Personal life

Jobim was married to Thereza Otero Hermanny on October 15, 1949, and had two children with her: Paulo Jobim (born 1950), an architect and musician, married and father of Daniel Jobim (born 1973) and Dora Jobim (born 1976); and Elizabeth "Beth" Jobim (born 1957), a painter. Jobim and Thereza divorced in 1978. On April 30, 1986 he married 29-year-old photographer Ana Beatriz Lontra, with whom he had two more children: João Francisco Jobim (1979–1998) and Maria Luiza Helena Jobim (born 1987). Daniel, Paulo's son, followed his grandfather to become a pianist and composer,[11] and performed "The Girl from Ipanema" during the opening ceremony of the 2016 Summer Olympics in Rio de Janeiro.[12]


Grave of Jobim in the Saint John the Baptist Cemetery, Rio de Janeiro

Grave of Jobim in the Saint John the Baptist Cemetery, Rio de Janeiro

In early 1994, after finishing his album Antonio Brasileiro, Jobim complained to his doctor, Roberto Hugo Costa Lima, of urinary problems. He underwent an operation at Mount Sinai Hospital in New York City on December 2, 1994. On December 8, while recovering from surgery, he had a cardiac arrest caused by a pulmonary embolism, and two hours later another cardiac arrest, from which he died.[13] He was survived by his children and grandchildren. His last album, Antonio Brasileiro, was released posthumously three days after his death.[14]

His body lay in state until given a proper burial on December 20, 1994. He is buried in the Cemitério São João Batista in Rio de Janeiro.[15]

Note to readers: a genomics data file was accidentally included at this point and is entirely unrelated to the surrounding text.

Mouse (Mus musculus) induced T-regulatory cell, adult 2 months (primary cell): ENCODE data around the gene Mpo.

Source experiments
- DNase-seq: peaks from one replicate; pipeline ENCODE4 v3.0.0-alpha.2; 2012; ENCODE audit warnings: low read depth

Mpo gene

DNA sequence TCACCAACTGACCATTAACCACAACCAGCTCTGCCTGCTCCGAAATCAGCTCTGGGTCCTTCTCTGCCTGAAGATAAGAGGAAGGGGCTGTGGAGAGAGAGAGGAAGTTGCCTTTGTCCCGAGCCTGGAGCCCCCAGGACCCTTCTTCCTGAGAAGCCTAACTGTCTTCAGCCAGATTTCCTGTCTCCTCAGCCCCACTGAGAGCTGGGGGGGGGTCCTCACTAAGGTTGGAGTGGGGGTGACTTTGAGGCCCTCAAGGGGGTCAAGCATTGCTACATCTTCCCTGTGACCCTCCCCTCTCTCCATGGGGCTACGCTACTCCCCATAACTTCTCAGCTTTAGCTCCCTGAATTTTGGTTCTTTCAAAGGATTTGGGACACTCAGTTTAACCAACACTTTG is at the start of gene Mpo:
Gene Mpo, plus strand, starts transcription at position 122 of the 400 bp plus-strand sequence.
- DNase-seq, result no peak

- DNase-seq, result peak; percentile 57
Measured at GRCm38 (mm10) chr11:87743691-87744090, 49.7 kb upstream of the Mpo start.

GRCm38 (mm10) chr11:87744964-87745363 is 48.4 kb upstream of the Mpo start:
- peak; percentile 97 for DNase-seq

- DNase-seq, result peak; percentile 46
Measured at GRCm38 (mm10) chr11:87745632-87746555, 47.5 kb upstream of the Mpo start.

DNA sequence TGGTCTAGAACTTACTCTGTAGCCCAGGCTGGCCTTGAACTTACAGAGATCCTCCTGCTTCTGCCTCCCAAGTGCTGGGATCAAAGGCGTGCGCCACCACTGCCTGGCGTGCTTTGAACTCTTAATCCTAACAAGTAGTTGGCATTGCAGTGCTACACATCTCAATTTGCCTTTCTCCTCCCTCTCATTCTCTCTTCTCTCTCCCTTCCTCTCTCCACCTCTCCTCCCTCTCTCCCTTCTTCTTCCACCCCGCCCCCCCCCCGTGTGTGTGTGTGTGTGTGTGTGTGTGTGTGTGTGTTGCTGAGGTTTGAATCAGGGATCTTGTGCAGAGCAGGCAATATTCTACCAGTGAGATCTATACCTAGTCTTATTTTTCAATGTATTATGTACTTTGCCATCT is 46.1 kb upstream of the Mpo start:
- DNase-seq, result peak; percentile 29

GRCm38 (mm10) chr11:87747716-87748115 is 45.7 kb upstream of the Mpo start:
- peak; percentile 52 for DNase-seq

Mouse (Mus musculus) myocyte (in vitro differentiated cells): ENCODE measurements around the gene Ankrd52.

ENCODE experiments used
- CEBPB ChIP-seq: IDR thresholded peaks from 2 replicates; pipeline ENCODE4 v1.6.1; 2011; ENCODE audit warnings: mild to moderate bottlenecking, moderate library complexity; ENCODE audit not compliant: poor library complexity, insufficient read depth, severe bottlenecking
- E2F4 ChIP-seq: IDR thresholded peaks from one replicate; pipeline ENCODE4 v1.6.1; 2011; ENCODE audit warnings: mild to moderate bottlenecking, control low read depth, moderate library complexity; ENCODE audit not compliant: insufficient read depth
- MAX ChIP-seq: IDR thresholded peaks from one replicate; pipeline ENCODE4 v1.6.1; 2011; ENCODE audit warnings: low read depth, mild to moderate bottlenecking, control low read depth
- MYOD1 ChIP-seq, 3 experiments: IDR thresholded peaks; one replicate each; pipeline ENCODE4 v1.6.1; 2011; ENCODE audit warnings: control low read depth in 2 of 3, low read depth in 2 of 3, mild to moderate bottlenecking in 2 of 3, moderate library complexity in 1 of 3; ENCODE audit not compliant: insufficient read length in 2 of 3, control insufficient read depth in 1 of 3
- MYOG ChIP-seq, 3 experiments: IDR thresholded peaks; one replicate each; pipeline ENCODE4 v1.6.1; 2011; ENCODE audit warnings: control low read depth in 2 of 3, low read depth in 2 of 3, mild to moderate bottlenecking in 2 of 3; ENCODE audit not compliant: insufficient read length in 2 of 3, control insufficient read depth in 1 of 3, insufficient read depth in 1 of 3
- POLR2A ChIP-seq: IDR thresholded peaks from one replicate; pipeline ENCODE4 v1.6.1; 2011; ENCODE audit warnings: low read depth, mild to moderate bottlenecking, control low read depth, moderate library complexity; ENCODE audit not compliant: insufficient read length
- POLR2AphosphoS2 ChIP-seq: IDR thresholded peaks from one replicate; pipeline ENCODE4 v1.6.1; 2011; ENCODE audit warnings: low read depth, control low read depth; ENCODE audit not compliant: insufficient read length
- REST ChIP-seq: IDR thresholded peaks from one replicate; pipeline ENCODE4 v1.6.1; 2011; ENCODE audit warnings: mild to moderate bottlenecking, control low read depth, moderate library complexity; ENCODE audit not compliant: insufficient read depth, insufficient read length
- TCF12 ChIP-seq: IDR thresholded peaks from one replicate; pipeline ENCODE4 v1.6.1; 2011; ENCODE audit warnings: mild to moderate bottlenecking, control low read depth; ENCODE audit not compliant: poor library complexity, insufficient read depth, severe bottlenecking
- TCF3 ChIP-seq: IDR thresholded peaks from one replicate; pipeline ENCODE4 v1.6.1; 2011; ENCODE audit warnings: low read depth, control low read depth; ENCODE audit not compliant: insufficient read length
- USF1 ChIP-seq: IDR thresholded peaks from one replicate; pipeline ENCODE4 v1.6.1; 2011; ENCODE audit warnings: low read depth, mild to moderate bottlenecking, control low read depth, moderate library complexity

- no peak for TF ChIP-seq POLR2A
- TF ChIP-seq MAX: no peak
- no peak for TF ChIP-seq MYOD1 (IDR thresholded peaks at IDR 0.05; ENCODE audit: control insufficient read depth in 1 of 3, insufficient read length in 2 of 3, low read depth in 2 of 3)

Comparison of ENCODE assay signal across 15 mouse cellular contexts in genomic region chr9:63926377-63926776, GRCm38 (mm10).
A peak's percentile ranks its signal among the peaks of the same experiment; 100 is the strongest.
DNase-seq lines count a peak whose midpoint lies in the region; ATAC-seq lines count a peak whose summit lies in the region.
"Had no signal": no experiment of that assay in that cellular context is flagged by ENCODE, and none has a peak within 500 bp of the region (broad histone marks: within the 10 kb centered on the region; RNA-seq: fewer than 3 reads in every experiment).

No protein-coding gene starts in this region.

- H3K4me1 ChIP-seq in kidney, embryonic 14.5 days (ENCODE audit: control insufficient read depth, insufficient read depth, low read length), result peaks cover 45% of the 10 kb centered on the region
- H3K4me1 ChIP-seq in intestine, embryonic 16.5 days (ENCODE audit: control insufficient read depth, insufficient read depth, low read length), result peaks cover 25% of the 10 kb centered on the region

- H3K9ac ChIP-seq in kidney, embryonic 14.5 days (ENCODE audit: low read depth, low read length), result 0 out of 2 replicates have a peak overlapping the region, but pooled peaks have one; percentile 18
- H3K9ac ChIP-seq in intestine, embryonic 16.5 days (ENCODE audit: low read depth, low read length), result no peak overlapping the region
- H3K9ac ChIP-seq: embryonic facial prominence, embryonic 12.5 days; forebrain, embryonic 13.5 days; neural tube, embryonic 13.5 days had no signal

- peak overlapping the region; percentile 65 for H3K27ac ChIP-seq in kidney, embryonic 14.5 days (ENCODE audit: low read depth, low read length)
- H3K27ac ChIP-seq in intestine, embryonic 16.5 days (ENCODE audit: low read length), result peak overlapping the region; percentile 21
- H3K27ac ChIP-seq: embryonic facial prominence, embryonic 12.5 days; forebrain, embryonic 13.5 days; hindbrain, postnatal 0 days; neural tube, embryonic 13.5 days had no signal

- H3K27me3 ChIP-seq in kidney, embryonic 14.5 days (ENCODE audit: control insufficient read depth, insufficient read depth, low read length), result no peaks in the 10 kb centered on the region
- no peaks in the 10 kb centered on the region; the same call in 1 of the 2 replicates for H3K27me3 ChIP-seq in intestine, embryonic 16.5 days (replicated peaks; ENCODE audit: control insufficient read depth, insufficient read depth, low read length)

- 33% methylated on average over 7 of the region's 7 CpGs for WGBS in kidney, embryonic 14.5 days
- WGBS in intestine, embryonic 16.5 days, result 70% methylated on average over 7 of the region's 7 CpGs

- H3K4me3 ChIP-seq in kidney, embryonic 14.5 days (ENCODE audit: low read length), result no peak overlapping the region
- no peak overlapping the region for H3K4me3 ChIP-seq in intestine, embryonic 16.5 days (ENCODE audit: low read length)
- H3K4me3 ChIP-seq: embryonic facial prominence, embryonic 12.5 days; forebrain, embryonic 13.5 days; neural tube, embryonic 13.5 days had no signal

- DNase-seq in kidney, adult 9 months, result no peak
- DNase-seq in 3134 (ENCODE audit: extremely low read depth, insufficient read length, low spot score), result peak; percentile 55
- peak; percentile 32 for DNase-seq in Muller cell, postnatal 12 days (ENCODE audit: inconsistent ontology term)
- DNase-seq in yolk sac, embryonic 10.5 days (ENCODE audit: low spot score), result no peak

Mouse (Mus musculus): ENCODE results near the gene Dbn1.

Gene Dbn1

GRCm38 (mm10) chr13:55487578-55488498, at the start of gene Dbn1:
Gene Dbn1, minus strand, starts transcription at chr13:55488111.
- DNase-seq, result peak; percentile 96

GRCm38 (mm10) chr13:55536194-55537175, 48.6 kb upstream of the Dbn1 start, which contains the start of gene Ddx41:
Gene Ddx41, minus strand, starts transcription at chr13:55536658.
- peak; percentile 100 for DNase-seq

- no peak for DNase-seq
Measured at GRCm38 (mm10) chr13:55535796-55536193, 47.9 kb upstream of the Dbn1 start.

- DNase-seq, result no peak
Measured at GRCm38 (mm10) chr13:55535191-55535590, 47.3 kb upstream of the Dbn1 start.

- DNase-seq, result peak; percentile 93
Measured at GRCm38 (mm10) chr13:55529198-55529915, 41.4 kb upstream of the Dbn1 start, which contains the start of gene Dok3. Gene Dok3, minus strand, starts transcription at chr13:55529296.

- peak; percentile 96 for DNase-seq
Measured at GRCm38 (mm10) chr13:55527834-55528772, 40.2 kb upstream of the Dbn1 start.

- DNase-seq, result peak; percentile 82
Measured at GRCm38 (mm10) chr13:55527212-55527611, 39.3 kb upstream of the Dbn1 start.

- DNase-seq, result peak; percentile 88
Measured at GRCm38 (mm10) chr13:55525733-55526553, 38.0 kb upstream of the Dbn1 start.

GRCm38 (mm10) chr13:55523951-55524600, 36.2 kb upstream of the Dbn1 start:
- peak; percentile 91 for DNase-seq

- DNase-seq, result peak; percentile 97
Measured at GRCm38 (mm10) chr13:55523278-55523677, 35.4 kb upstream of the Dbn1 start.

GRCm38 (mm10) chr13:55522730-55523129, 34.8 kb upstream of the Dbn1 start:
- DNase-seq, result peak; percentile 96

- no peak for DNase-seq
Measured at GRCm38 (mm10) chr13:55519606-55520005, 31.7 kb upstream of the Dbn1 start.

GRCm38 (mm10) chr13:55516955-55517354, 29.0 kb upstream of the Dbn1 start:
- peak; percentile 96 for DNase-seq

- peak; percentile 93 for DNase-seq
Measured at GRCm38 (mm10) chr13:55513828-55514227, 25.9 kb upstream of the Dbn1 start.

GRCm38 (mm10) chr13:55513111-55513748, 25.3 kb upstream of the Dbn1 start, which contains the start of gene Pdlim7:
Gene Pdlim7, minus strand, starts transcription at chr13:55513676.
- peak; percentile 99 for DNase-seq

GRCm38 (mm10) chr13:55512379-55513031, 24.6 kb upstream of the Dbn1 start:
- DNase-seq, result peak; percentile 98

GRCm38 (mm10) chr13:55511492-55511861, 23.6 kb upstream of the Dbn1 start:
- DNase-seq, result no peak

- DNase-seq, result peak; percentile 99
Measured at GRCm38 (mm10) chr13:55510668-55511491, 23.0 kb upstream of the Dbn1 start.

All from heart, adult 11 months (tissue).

Jobim is widely regarded as one of the most important songwriters of the 20th century. Many of his songs are jazz standards.

American jazz singers Ella Fitzgerald and Frank Sinatra prominently featured Jobim's songs on their albums Ella Abraça Jobim (1981) and Francis Albert Sinatra & Antônio Carlos Jobim (1967), respectively. The 1996 CD Wave: The Antonio Carlos Jobim Songbook included performances of Jobim tunes by Oscar Peterson, Herbie Hancock, Chick Corea and Toots Thielemans.

Jobim was an innovator in the use of sophisticated harmonic structures in popular song. Some of his melodic twists, like the melody insisting on the major seventh of the chord, became commonplace in jazz after he used them.[16]

The Brazilian collaborators and interpreters of Jobim's music include Vinicius de Moraes, João Gilberto (often credited as a co-creator or creator of bossa nova), Chico Buarque, Gal Costa, Elis Regina, Sérgio Mendes, Astrud Gilberto and Flora Purim. Eumir Deodato and the conductor/composer Claus Ogerman arranged many recordings of Jobim tunes.[17]

He won a Lifetime Achievement Award at the 54th Grammy Awards in 2012.[18] As a posthumous homage, on January 5, 1999, the Municipality of Rio de Janeiro changed the name of Rio's Galeão International Airport, located on Governador Island, to bear the composer's name. Galeão Airport is explicitly mentioned in his composition "Samba do Avião". In 2014, Jobim was posthumously inducted to the Latin Songwriters Hall of Fame.[19] In 2015, Billboard named Jobim as one of The 30 Most Influential Latin Artists of All Time.[20]

American contemporary jazz singer Michael Franks dedicated his 1995 album Abandoned Garden to the memory of Jobim.[21] English singer/songwriter George Michael frequently acknowledged Jobim's influence. His 1996 album Older was dedicated to Jobim,[22] and he recorded "Desafinado" on Red Hot + Rio (1996) with Astrud Gilberto.

The official mascot of the 2016 Summer Paralympics in Rio de Janeiro, Tom, was named after him.[23]

Discography and compositions